What inspired the Albertina’s open access policy?
The desire to share the works of our comprehensive collection with our fellow human beings and the curiosity to see what happens. We are excited to see in which contexts the works will be seen, how they will serve online users, which questions they will raise, and with which content they will be associated. As Klaus Albrecht Schröder, Albertina’s Director General, put it, ‘If art is objectively in the world, it's not there to hibernate in storage, but to become visible, audible, and legible.’
The Albertina sees making its collections accessible to the public as one of its core tasks, not only within the framework of exhibitions, but also by digital means and without limitations, within the legal framework of copyright. We want our fellow human beings to be able to express their creativity, answer scientific questions, and realise entrepreneurial ideas with our works, without restriction and in the clear context of free use. Admittedly, it also gives us pleasure when our works are seen more often.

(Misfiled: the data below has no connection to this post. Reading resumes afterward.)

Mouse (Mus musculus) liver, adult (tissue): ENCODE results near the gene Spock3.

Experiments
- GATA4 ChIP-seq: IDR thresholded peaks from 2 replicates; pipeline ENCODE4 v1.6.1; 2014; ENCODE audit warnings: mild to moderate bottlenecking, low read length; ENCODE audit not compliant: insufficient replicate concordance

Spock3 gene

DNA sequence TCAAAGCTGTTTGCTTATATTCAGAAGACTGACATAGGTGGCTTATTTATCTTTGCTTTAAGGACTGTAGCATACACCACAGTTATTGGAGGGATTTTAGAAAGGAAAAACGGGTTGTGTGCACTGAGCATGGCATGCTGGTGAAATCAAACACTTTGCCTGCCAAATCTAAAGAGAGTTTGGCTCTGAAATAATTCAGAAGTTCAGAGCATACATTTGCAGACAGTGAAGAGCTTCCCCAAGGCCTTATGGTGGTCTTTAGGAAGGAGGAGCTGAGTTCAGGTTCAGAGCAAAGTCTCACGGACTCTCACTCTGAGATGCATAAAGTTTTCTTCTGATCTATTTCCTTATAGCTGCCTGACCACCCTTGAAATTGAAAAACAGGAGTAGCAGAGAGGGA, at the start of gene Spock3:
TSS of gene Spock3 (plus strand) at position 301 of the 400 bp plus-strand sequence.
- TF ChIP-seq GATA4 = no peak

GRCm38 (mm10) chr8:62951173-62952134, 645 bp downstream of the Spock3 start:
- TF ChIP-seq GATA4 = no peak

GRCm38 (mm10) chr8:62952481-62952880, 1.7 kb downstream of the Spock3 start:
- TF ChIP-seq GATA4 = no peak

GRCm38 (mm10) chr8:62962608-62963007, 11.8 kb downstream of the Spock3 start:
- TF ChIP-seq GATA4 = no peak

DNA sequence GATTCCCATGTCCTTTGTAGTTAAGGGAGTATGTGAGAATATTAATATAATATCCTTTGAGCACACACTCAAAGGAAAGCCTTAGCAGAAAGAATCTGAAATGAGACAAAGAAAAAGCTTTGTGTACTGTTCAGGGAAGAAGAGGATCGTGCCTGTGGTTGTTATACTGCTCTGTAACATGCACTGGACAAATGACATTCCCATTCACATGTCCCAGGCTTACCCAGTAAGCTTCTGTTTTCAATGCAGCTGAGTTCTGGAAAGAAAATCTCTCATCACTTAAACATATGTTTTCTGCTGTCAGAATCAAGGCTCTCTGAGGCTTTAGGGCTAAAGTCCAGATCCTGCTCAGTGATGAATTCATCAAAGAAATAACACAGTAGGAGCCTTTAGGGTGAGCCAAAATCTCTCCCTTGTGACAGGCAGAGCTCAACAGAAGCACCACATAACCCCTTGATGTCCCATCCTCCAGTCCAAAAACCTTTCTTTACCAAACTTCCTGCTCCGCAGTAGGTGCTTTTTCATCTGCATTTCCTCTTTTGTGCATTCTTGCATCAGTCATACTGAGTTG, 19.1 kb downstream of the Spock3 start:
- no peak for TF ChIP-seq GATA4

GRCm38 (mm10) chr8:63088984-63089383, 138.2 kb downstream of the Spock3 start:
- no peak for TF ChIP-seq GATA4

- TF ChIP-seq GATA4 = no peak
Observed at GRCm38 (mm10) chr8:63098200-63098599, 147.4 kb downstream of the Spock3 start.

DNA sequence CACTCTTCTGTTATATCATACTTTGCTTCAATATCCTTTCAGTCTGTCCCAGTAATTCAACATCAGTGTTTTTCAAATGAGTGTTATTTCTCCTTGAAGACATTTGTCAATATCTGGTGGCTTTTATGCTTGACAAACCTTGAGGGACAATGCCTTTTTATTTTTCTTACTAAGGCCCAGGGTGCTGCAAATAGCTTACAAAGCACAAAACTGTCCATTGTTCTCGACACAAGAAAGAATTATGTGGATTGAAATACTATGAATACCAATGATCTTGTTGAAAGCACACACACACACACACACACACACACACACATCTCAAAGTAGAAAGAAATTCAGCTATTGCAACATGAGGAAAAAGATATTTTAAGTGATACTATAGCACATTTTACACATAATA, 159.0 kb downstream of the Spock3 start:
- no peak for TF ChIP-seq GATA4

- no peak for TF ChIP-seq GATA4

What benefits do you think open access will bring to the Albertina? How do you measure this?
The decision to adopt an open access policy was made at the Albertina more or less independently of such considerations. Rather, it seemed to us as a museum – with the clear intention of communicating art and bringing it closer to people – that there was no alternative to releasing our works as liberally as possible for research and innovation. To quantify the benefits of this approach for our organisation is, in some respects, beyond the scope of conventional evaluation schemes. Of course, it is possible to evaluate and assess results in certain areas, but these results are only one piece of a puzzle that needs to be considered.
Seeing people engaging with Albertina artworks, becoming inspired and creative is a big part of the desired outcome, without it necessarily being possible to capture in numbers.